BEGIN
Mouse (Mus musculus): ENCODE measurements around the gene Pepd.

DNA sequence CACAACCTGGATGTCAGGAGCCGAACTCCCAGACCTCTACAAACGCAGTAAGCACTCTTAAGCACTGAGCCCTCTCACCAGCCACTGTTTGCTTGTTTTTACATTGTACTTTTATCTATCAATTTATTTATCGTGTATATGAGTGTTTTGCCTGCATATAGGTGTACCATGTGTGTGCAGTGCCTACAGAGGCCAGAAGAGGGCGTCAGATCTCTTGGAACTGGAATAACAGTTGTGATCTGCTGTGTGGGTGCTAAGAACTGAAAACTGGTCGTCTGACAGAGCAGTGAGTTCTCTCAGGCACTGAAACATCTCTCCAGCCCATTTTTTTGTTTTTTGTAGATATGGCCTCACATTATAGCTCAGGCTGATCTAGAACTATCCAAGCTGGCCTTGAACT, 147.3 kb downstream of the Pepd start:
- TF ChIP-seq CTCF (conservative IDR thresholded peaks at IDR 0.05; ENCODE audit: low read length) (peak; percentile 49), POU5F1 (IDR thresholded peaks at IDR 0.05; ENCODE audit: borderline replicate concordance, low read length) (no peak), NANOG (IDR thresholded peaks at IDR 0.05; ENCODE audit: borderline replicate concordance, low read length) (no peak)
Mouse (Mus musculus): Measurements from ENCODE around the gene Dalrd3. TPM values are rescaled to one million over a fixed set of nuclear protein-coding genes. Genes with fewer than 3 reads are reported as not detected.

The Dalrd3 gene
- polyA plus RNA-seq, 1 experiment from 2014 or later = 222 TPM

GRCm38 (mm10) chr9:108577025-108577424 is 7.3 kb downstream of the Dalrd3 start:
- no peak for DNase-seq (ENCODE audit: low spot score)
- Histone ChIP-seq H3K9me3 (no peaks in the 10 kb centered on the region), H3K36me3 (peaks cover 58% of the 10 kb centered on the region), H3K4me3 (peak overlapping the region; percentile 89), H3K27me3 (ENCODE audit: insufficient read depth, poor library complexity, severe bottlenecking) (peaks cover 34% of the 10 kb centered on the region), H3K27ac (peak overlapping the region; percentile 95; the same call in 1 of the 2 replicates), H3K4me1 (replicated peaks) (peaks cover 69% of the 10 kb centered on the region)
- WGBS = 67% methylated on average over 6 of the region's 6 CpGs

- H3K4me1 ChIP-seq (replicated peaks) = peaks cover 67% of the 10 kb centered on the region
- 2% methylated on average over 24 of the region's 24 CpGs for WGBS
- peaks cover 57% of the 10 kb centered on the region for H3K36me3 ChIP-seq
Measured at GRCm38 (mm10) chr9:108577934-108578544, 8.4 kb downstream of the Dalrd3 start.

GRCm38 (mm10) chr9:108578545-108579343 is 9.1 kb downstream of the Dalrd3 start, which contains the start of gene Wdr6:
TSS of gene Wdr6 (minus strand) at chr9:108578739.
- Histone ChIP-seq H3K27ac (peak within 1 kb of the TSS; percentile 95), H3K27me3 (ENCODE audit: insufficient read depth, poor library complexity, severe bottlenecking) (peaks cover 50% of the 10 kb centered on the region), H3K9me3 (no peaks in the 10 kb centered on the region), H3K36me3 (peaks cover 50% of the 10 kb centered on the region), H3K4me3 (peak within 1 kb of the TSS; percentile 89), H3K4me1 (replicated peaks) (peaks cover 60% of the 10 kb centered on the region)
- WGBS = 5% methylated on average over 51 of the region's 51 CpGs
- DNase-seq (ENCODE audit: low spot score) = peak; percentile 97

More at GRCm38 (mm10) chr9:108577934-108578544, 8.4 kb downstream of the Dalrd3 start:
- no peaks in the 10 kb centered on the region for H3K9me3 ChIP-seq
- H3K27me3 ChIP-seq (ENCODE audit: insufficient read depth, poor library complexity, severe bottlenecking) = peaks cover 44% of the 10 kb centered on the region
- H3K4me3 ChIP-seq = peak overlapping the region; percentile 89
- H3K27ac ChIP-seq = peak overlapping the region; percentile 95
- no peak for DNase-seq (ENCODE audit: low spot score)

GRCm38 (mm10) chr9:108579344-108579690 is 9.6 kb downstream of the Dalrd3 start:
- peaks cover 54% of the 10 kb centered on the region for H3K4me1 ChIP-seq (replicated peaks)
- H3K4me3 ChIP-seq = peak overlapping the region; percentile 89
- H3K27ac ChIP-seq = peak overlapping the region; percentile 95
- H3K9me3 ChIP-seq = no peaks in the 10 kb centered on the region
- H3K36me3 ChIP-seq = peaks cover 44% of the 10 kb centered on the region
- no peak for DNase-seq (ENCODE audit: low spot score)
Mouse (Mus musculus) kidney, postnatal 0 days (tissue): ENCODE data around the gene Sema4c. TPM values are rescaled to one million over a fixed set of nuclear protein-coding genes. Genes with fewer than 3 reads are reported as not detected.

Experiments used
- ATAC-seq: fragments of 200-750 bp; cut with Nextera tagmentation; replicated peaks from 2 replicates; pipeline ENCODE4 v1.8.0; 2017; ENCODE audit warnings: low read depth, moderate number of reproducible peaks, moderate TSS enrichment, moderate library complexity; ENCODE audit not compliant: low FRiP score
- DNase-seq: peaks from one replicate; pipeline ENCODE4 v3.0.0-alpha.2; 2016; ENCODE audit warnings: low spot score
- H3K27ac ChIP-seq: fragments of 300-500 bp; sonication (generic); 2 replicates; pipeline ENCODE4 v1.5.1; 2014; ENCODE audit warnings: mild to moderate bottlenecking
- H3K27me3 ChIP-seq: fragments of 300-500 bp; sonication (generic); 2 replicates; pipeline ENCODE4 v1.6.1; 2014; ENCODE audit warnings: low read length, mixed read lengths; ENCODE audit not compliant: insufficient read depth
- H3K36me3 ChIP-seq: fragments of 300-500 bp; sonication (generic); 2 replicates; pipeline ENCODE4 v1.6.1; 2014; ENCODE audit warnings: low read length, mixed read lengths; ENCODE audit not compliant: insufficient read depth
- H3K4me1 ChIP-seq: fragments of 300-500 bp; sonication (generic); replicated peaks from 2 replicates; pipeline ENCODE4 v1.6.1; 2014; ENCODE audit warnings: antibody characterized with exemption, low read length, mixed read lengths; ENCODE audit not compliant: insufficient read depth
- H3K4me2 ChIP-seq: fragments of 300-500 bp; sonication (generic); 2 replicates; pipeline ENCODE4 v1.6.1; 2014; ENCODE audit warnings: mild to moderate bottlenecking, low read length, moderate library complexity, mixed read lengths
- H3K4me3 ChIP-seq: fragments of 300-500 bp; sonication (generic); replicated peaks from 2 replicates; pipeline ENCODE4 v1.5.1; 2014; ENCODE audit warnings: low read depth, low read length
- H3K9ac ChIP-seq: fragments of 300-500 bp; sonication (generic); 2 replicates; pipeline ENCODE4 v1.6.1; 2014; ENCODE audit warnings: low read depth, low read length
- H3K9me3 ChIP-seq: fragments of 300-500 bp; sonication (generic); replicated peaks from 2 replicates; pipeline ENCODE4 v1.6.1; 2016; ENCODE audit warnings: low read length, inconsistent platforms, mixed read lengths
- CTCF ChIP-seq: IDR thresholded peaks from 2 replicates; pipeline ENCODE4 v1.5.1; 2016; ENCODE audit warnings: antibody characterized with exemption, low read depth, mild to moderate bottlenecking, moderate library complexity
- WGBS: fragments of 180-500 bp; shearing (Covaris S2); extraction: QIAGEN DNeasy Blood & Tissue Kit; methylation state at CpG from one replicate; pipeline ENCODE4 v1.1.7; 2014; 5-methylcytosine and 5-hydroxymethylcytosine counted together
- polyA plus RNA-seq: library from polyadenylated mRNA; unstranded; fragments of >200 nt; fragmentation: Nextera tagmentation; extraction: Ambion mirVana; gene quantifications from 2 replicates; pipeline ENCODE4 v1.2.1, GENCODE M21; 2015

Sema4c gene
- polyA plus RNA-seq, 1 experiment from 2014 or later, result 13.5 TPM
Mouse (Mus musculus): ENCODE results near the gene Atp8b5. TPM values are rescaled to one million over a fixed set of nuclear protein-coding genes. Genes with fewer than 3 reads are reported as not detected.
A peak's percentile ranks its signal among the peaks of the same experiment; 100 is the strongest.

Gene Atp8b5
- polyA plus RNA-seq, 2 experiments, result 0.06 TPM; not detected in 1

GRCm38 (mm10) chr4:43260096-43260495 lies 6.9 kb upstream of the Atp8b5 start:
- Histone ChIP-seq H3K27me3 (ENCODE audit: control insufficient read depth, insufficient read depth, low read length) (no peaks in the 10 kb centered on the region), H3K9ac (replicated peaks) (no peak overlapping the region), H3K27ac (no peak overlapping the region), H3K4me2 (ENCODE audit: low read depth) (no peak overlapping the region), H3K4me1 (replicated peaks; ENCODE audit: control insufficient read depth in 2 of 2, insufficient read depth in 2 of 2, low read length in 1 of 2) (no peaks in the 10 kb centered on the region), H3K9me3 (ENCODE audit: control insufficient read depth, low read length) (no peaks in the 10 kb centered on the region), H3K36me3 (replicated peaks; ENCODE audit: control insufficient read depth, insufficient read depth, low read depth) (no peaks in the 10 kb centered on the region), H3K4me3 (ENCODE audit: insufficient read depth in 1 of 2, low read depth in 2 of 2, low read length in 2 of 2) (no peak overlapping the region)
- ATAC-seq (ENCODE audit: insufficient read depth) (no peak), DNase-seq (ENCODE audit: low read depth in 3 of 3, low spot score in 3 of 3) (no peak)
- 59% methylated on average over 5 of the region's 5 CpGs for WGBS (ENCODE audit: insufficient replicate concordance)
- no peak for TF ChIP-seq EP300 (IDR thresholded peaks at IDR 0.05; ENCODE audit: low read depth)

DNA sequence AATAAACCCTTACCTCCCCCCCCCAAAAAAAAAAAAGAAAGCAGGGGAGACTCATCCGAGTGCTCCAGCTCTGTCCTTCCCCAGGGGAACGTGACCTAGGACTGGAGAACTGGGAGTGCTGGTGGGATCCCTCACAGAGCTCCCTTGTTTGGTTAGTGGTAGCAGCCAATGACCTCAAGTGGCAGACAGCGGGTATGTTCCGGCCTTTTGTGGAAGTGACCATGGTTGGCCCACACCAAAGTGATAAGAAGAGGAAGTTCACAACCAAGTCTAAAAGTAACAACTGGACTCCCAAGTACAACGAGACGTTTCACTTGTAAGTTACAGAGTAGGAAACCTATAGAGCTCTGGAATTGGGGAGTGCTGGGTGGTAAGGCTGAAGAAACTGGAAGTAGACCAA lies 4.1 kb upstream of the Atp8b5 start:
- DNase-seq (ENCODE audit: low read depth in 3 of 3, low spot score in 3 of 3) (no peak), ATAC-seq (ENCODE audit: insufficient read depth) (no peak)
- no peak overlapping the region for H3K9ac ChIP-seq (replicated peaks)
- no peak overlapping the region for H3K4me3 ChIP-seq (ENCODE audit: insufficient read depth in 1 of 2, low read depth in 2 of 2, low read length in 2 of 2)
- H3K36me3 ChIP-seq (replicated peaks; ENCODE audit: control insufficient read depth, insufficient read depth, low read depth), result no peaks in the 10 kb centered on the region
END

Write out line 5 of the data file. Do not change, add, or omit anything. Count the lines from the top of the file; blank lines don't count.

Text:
The Dalrd3 gene